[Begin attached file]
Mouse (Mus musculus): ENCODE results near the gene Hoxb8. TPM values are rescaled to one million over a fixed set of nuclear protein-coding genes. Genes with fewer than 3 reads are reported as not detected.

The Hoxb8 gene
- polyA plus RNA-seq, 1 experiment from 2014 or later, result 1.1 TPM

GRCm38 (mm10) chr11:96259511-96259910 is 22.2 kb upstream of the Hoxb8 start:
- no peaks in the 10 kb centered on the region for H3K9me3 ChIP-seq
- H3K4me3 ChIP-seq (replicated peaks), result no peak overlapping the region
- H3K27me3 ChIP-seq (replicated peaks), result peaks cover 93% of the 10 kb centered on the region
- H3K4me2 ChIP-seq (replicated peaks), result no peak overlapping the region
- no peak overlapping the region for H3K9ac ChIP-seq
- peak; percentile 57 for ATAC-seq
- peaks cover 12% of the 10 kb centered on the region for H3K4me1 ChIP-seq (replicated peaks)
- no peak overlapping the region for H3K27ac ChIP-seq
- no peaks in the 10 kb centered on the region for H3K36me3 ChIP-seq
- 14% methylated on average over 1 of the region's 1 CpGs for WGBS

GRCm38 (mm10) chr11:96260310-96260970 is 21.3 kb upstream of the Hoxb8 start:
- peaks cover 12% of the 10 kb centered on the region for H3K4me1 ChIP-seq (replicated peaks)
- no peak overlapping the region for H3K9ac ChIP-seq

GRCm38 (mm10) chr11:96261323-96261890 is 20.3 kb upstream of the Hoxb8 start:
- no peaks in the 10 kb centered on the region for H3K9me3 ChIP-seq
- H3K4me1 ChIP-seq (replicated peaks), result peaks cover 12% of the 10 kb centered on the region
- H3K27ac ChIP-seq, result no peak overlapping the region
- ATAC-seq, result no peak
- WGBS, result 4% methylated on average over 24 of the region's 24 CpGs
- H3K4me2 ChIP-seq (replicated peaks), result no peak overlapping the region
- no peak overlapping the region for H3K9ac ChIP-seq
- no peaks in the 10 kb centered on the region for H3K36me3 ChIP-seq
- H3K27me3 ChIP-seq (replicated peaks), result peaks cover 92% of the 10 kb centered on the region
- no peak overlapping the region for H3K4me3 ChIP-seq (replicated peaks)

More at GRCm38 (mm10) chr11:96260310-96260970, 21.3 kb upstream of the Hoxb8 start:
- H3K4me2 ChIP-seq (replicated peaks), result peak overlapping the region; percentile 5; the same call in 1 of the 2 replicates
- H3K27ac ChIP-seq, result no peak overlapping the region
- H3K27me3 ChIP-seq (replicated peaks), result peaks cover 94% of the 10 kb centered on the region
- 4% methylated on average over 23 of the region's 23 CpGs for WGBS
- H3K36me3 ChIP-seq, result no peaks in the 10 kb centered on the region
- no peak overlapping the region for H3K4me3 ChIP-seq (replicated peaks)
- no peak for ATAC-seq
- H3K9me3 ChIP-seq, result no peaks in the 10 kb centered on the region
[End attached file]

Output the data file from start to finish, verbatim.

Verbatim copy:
Mouse (Mus musculus): ENCODE results near the gene Hoxb8. TPM values are rescaled to one million over a fixed set of nuclear protein-coding genes. Genes with fewer than 3 reads are reported as not detected.

The Hoxb8 gene
- polyA plus RNA-seq, 1 experiment from 2014 or later, result 1.1 TPM

GRCm38 (mm10) chr11:96259511-96259910 is 22.2 kb upstream of the Hoxb8 start:
- no peaks in the 10 kb centered on the region for H3K9me3 ChIP-seq
- H3K4me3 ChIP-seq (replicated peaks), result no peak overlapping the region
- H3K27me3 ChIP-seq (replicated peaks), result peaks cover 93% of the 10 kb centered on the region
- H3K4me2 ChIP-seq (replicated peaks), result no peak overlapping the region
- no peak overlapping the region for H3K9ac ChIP-seq
- peak; percentile 57 for ATAC-seq
- peaks cover 12% of the 10 kb centered on the region for H3K4me1 ChIP-seq (replicated peaks)
- no peak overlapping the region for H3K27ac ChIP-seq
- no peaks in the 10 kb centered on the region for H3K36me3 ChIP-seq
- 14% methylated on average over 1 of the region's 1 CpGs for WGBS

GRCm38 (mm10) chr11:96260310-96260970 is 21.3 kb upstream of the Hoxb8 start:
- peaks cover 12% of the 10 kb centered on the region for H3K4me1 ChIP-seq (replicated peaks)
- no peak overlapping the region for H3K9ac ChIP-seq

GRCm38 (mm10) chr11:96261323-96261890 is 20.3 kb upstream of the Hoxb8 start:
- no peaks in the 10 kb centered on the region for H3K9me3 ChIP-seq
- H3K4me1 ChIP-seq (replicated peaks), result peaks cover 12% of the 10 kb centered on the region
- H3K27ac ChIP-seq, result no peak overlapping the region
- ATAC-seq, result no peak
- WGBS, result 4% methylated on average over 24 of the region's 24 CpGs
- H3K4me2 ChIP-seq (replicated peaks), result no peak overlapping the region
- no peak overlapping the region for H3K9ac ChIP-seq
- no peaks in the 10 kb centered on the region for H3K36me3 ChIP-seq
- H3K27me3 ChIP-seq (replicated peaks), result peaks cover 92% of the 10 kb centered on the region
- no peak overlapping the region for H3K4me3 ChIP-seq (replicated peaks)

More at GRCm38 (mm10) chr11:96260310-96260970, 21.3 kb upstream of the Hoxb8 start:
- H3K4me2 ChIP-seq (replicated peaks), result peak overlapping the region; percentile 5; the same call in 1 of the 2 replicates
- H3K27ac ChIP-seq, result no peak overlapping the region
- H3K27me3 ChIP-seq (replicated peaks), result peaks cover 94% of the 10 kb centered on the region
- 4% methylated on average over 23 of the region's 23 CpGs for WGBS
- H3K36me3 ChIP-seq, result no peaks in the 10 kb centered on the region
- no peak overlapping the region for H3K4me3 ChIP-seq (replicated peaks)
- no peak for ATAC-seq
- H3K9me3 ChIP-seq, result no peaks in the 10 kb centered on the region